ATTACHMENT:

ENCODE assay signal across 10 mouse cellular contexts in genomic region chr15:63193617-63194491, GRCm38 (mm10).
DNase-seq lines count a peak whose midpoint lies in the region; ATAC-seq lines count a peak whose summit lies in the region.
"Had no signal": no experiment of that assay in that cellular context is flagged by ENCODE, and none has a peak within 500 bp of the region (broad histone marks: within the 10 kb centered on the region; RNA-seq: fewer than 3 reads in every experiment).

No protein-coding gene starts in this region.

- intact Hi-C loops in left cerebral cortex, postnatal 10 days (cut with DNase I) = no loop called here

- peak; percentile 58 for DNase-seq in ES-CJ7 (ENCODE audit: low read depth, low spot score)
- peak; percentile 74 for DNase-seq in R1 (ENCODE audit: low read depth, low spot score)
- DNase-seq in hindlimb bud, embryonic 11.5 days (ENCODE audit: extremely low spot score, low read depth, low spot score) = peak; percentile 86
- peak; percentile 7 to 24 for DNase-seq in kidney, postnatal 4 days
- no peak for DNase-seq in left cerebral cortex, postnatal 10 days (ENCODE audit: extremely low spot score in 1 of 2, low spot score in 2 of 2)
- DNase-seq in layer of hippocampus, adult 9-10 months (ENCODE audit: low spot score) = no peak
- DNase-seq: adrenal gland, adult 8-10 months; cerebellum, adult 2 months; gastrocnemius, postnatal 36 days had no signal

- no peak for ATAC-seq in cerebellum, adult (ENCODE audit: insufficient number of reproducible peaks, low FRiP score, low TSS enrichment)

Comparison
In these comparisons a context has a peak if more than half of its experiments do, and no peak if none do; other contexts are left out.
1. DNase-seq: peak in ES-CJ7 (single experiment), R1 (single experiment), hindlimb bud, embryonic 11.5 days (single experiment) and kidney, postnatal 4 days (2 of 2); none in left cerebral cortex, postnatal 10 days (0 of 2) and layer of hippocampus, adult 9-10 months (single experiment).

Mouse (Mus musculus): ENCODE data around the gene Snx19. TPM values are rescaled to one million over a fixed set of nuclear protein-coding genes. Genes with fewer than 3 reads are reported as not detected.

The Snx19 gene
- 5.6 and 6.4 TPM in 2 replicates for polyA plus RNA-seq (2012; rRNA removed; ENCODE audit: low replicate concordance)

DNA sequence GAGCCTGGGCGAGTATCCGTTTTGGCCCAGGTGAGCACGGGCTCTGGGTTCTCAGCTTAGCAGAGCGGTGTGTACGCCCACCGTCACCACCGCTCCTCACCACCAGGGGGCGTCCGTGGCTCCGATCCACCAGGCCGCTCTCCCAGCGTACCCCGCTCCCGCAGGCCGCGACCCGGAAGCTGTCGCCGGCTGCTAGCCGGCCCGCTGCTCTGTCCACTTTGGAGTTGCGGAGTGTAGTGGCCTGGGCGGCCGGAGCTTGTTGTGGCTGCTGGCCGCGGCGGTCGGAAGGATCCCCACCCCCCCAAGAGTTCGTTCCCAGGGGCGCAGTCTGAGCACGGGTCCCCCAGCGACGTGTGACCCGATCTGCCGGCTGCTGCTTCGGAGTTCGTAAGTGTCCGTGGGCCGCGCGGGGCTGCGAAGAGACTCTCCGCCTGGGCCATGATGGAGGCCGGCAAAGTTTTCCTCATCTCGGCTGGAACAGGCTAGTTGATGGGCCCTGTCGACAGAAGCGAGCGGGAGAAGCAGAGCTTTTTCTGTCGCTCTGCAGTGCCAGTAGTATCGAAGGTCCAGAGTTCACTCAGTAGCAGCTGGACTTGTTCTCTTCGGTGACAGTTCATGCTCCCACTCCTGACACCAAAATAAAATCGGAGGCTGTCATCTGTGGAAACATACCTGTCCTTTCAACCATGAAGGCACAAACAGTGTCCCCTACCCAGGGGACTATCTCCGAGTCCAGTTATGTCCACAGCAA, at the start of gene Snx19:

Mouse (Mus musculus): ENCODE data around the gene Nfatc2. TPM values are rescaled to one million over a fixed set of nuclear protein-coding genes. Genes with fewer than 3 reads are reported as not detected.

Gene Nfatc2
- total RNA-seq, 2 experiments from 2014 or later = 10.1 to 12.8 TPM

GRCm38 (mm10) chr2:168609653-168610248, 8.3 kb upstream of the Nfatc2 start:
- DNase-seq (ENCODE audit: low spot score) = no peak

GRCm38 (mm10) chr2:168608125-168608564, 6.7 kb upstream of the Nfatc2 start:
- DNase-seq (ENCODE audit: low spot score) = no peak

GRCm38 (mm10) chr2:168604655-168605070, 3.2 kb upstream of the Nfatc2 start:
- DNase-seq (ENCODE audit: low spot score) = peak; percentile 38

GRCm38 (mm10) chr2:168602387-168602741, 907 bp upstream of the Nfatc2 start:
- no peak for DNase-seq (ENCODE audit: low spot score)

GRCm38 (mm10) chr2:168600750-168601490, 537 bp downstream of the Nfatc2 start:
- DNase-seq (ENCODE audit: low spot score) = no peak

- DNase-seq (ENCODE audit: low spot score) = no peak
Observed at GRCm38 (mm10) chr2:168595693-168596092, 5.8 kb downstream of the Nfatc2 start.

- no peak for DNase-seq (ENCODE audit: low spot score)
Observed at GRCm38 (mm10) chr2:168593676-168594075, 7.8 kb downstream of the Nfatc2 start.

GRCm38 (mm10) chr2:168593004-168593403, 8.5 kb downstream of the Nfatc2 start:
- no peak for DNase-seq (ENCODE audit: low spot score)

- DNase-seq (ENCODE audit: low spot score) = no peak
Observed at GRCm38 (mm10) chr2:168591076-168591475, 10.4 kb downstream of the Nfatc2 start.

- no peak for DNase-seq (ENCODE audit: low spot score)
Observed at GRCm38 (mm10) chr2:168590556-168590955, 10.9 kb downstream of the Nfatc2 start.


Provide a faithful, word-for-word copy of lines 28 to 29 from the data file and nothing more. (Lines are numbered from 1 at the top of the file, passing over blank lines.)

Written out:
GRCm38 (mm10) chr2:168604655-168605070, 3.2 kb upstream of the Nfatc2 start:
- DNase-seq (ENCODE audit: low spot score) = peak; percentile 38